Anthony Bourdain Reflects on Using Travel to Deal With Heartbreak in Touching, Resurfaced Interview

Chef Anthony Bourdain attends the 2015 Creative Arts Emmy Awards at Microsoft Theater on September 12, 2015 in Los Angeles, California.
Photo: Axelle/Bauer-Griffin/FilmMagic

It’s been about a year and a half since his tragic death in June 2018, but Anthony Bourdain still has some beautiful messages about travel that we can all take to heart.

In honor of the decade coming to a close, NPR’s Fresh Air series is looking back on its favorite interviews from the last 10 years. On Monday, the radio program posted an incredible interview with chef, author, and TV host Anthony Bourdain from 2016 with NPR’s Dave Davies.

In the interview, Davies asks Bourdain about his then-new CNN show, Parts Unknown, as well as how he got his start as a food and travel host. Parts Unknown, Bourdain noted, was his fourth TV show. But there’s one special part of the interview in which he describes how travel is a particularly healing process.

Davies begins this bit of the interview by introducing a segment of Parts Unkown in which Bourdain goes to a village in Borneo, which he had visited in a previous show. Bourdain says in a voiceover in Parts Unknown, “When I first went up this river, I was sick with love — the bad kind, the fist-around-your-heart kind. I ran far, but there was no escaping it. It followed me upriver all the way.”

Davies cuts off the clip and asks Bourdain, “You know, these are part travelogue, part personal essay and a lot about food. This seemed really personal...Why did you want to go back to this little village in Borneo after 10 years?”

Bourdain’s answer is incredibly heart-wrenching, especially considering the entire scope of his life.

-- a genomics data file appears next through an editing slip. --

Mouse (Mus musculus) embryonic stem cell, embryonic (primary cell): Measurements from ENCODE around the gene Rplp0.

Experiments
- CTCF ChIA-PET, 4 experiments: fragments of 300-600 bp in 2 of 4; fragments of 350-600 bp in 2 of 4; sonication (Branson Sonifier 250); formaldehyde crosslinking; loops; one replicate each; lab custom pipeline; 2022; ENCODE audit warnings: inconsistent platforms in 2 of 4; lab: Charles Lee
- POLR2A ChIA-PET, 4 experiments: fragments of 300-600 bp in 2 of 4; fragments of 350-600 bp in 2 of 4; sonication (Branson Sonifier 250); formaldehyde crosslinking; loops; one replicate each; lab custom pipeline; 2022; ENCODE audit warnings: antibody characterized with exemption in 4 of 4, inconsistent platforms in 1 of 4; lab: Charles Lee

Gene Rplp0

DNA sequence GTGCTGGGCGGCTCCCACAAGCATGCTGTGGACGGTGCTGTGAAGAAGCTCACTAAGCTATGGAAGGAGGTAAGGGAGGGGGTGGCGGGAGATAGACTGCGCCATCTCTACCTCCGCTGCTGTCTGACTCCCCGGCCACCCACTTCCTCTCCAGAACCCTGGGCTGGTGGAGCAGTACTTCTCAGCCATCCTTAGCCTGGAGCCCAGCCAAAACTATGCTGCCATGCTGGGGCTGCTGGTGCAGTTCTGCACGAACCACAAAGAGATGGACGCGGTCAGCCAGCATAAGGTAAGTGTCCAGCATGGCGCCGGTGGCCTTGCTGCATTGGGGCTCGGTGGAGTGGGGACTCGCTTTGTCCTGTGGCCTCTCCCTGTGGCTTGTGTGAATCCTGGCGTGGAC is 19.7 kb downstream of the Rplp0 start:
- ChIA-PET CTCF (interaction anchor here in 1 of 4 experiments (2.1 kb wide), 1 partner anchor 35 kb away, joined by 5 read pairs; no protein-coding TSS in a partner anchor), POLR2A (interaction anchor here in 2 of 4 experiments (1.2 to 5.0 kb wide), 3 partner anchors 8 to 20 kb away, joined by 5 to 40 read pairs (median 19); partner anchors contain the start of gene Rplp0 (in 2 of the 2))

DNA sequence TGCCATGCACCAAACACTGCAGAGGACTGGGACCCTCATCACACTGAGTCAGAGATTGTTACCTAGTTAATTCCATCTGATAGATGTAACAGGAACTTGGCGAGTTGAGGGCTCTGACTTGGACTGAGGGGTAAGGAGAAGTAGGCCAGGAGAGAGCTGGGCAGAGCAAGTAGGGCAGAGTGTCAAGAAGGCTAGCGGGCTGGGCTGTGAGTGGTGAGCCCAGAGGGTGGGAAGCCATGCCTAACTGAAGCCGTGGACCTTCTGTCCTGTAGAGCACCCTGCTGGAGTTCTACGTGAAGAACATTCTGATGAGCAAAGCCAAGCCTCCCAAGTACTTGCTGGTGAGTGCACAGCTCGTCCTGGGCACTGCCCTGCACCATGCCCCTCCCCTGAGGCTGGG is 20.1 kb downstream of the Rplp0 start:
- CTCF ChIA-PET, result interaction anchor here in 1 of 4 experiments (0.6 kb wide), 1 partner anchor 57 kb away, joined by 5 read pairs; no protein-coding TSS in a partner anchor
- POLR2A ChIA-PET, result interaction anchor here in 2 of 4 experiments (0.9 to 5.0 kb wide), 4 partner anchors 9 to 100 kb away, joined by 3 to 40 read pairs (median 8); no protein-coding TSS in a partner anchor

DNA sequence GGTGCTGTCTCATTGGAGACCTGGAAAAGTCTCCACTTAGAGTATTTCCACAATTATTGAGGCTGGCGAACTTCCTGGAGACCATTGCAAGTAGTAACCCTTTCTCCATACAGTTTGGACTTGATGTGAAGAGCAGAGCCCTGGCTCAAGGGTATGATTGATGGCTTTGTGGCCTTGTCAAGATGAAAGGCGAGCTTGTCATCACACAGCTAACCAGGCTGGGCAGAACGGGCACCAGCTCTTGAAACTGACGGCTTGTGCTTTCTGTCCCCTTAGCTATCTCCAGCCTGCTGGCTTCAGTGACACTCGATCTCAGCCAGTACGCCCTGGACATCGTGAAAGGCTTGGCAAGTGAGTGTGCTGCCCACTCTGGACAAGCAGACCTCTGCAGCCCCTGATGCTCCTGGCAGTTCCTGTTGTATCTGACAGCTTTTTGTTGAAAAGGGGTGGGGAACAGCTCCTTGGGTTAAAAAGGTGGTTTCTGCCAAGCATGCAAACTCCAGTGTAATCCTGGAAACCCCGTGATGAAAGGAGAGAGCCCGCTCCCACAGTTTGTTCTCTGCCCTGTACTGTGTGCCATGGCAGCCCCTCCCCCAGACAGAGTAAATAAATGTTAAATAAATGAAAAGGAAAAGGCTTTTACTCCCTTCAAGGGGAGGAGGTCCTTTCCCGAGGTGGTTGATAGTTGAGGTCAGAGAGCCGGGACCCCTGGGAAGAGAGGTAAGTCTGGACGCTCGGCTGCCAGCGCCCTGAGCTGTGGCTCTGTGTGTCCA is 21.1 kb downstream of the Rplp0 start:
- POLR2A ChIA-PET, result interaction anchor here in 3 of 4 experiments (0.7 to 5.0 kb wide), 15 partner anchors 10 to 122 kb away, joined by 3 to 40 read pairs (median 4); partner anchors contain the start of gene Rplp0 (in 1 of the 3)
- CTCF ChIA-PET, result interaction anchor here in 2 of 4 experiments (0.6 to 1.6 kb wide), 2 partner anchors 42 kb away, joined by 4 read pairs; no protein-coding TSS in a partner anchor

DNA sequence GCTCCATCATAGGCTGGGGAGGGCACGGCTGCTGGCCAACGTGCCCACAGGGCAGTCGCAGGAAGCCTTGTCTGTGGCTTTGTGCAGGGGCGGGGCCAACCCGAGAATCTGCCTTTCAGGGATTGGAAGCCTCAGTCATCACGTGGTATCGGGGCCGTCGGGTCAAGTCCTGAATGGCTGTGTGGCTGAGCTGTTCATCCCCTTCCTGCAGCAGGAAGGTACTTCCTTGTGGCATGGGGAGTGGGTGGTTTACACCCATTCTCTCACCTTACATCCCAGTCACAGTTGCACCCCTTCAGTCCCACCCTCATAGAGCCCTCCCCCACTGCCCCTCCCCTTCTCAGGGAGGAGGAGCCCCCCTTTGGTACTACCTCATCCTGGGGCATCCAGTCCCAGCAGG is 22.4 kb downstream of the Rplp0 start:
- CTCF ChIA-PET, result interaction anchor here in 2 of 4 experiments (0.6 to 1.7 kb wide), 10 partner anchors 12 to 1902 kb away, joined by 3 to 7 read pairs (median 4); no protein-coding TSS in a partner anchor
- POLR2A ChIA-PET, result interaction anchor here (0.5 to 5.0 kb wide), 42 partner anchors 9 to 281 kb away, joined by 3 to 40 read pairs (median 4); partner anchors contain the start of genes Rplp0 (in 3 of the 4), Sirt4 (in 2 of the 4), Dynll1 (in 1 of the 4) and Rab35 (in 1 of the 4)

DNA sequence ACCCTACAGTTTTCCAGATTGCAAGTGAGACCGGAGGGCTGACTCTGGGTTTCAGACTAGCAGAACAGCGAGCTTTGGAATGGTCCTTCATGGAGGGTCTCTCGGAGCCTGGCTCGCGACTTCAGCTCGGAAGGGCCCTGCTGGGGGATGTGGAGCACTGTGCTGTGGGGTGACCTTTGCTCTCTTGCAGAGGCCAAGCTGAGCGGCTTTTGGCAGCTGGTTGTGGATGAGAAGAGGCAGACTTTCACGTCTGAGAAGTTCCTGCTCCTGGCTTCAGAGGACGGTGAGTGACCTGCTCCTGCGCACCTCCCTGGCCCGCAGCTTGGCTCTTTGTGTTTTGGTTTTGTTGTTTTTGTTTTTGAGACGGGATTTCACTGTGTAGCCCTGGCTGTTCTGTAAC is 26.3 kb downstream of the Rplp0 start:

“The first time I went up that river, the Skrang River from Kuching up to a Iban longhouse in the jungle, I was heartbroken. I was coming off of a love affair that did not pan out the way I had hoped,” Bourdain explained, pointing to a bad breakup that had happened just before he visited Borneo for the first time.

Bourdain continues to say that he “wanted to see how things had changed.” He said, “The motivation for the show, the second one, was to see if it still hurt — you know, to see how I felt. So it was very personal, it was revisiting an old wound to see if it was OK now.”

In a way, many travelers experience places differently the second or even third time around. When it comes to traveling to places after traumatic or tragic experiences, Bourdain says, traveling to certain places can be very healing. “I think — someone said — some travel writer said that, you know... what you're really looking at when you travel is inward all the time,” he said in the interview.

Bourdain’s experience is something all travelers should remember when they visit any destination, whether it’s for the first time or the 100th time.

To listen to the entire interview or read the transcript, visit the NPR website.

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